The Nets have until Dec. 31 to exercise its year-to-year lease on the IZOD Center. The Nets can opt out of the lease by paying the NJSEA $7.5 million by that deadline. Meanwhile, all sides in the proposed "Jersey Presents" deal are still talking in spite of reports the deal to bring the Nets to "The Rock" and send concerts to IZOD had "all but collapsed", as the Star-Ledger reported. The Nets have pointedly not said the $7.5 million is a deal breaker. It's possible the Nets and Prokhorov could look at the penalty as an investment that would yield higher revenues at the box office. Also, under terms of the Prudential naming-rights deal, Prudential pays the Devils additional money if an NBA team moves into "The Rock". The Nets and Devils are reportedly negotiating how much of that pot of money the Nets would get.
What about the lawsuits filed by the critics..and the motion to the Court of Appeals, asking it to rehear the eminent domain appeal?
The main purpose of the new lawsuits was to raise uncertainty about the project, to scare investors away from buying the bonds. That strategy failed. One suit has already been dismissed. The MTA's decision to let Ratner stretch out payments for the railyard beneath Barclays Center was the subject of a suit by critics. A State Supreme Court judge dismissed it last week. Now, the critics must convince a judge to stop the entire project while their other cases are heard. That is unlikely and some critics, including Develop Don't Destroy Brooklyn's own legal director, have admitted the lawsuits would be difficult to win. It is even more unlikely that the Court of Appeals will agree to a rehear the case they just ruled on.
It should also be noted that DDDB is cash poor. It keeps little cash on hand, instead spending almost its money on litigation. Their last return, filed a year ago, showed they were running a $117,000 deficit. They have admitted switching strategies from legal to political, demanding New York Gov. David Paterson stop the project before Wednesday's master closing. That, too, looks unlikely.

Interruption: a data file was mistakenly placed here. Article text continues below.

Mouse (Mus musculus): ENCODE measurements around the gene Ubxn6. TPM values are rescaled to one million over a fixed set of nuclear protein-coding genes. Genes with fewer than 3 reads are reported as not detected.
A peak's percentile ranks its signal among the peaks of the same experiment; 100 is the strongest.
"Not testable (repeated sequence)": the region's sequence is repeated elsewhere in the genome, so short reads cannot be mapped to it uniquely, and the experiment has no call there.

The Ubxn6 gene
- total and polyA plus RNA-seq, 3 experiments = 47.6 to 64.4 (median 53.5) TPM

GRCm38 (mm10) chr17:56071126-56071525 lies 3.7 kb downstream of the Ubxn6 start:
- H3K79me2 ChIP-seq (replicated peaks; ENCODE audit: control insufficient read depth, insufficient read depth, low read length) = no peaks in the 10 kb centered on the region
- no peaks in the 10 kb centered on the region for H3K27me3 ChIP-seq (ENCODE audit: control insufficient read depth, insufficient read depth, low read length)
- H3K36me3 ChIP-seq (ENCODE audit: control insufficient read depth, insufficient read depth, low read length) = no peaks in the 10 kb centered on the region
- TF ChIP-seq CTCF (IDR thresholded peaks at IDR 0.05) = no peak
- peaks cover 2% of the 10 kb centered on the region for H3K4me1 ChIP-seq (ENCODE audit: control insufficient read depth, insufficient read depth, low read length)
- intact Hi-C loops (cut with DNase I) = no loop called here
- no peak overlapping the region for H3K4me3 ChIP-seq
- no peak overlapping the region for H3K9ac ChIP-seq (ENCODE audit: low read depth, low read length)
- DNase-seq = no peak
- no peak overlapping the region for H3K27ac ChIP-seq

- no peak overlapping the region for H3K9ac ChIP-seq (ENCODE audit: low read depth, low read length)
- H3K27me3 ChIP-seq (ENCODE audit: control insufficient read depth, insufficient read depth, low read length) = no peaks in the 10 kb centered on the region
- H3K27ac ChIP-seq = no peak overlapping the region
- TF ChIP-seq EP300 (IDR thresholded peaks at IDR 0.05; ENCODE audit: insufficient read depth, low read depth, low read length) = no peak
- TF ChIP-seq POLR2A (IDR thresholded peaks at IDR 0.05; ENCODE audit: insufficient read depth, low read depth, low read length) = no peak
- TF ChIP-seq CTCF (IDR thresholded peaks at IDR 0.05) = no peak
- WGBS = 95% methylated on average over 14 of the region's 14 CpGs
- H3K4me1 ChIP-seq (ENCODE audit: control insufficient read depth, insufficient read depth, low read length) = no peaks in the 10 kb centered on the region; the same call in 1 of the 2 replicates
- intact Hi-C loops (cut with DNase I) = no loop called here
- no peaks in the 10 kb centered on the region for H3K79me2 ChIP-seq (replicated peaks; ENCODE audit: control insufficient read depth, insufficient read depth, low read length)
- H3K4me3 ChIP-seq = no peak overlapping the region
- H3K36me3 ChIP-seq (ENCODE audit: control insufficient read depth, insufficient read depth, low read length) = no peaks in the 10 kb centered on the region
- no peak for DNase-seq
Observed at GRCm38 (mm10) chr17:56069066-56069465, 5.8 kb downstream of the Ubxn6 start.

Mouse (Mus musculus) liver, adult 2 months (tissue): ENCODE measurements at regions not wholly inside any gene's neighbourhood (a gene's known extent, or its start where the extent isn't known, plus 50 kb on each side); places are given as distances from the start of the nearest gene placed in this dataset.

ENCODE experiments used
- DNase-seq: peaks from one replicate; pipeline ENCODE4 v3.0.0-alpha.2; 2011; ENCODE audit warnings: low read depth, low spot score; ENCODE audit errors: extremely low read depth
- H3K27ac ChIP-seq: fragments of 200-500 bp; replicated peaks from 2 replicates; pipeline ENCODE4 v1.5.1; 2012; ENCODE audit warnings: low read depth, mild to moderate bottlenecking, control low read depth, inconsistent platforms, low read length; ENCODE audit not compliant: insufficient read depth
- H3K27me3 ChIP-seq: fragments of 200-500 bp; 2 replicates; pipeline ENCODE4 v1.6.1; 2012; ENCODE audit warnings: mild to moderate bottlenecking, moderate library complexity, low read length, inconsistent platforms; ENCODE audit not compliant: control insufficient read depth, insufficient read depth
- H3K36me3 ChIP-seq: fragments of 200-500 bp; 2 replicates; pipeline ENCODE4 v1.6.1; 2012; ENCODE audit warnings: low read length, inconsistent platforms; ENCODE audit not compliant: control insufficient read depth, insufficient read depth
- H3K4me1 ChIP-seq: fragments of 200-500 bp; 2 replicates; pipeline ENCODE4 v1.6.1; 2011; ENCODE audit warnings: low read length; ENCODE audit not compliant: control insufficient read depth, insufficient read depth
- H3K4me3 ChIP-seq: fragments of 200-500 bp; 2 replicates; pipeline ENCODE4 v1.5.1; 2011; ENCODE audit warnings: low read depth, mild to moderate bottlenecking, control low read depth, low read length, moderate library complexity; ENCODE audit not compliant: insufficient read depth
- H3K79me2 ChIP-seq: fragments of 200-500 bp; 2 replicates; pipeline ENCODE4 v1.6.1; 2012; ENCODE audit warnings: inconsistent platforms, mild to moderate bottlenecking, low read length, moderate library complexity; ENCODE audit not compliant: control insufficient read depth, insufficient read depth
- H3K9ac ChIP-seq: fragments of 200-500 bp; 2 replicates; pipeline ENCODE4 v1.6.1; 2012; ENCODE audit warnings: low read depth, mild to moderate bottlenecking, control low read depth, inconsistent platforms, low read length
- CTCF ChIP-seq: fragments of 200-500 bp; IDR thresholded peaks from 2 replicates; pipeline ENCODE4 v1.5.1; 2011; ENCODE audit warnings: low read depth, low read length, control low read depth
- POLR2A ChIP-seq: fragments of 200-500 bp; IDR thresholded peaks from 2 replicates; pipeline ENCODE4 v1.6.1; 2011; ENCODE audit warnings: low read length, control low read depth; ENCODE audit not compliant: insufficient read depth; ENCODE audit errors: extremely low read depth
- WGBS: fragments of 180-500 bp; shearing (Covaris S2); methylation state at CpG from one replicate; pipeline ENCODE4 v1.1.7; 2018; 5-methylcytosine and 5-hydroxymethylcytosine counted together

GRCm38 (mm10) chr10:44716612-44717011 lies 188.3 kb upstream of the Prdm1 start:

And the Islanders?
It would appear that the chances are slim that the Islanders will join the Nets in Brooklyn, but hours after last Tuesday's bond sale, Islanders owner Charles Wang declined to answer questions about a possible move from Nassau Coliseum to Barclays Center.
"I don't want to do this in the press," Wang said when asked about Brooklyn. "You understand."
The big problem with any move, from the Nets' side, is that the arena was downsized after Frank Gehry was dumped as architect, severely limiting if not eliminating the possibility that a hockey pad, much larger than a basketball court, could be fitted into the current plans for Barclays Center. From the Islander side, the problem is that Wang is still holding out hope for his mega real estate project, the Lighthouse, which would include a new Coliseum. Also, his lease with Nassau County has five years to run.
If the Nets wanted to reconfigure the arena, the responsibility would fall on the arena holding company, owned 55% by Ratner and his partners and 45% by Prokhorov. They could use the ESDC's bonding authority to issue new bonds to pay for the "retrofitting" but it wouldn't appear that any new bonds would be tax-exempt.
Bottom line, can we expect the Nets in Newark next season and then in Brooklyn the season after that?
The Nets are unlikely to sign any deal with Newark until after the master closing and with negotiations on hold, who knows. Newark Mayor Cory Booker is optimistic. Yormark says the Nets remain interested. Don't expect any final resolution there until after Gov-elect Christie is sworn in Jan. 19.
As for Brooklyn, Ratner and Yormark keep saying the Nets will be in Barclays Center during the 2011-12 season. But extrapolating from data in the bond offering statement, that seems unlikely. It would require the Nets to build and open the arena within 24 to 26 months of groundbreaking. That's a very tight schedule.
Still, as Yormark says, Brooklyn has never been closer.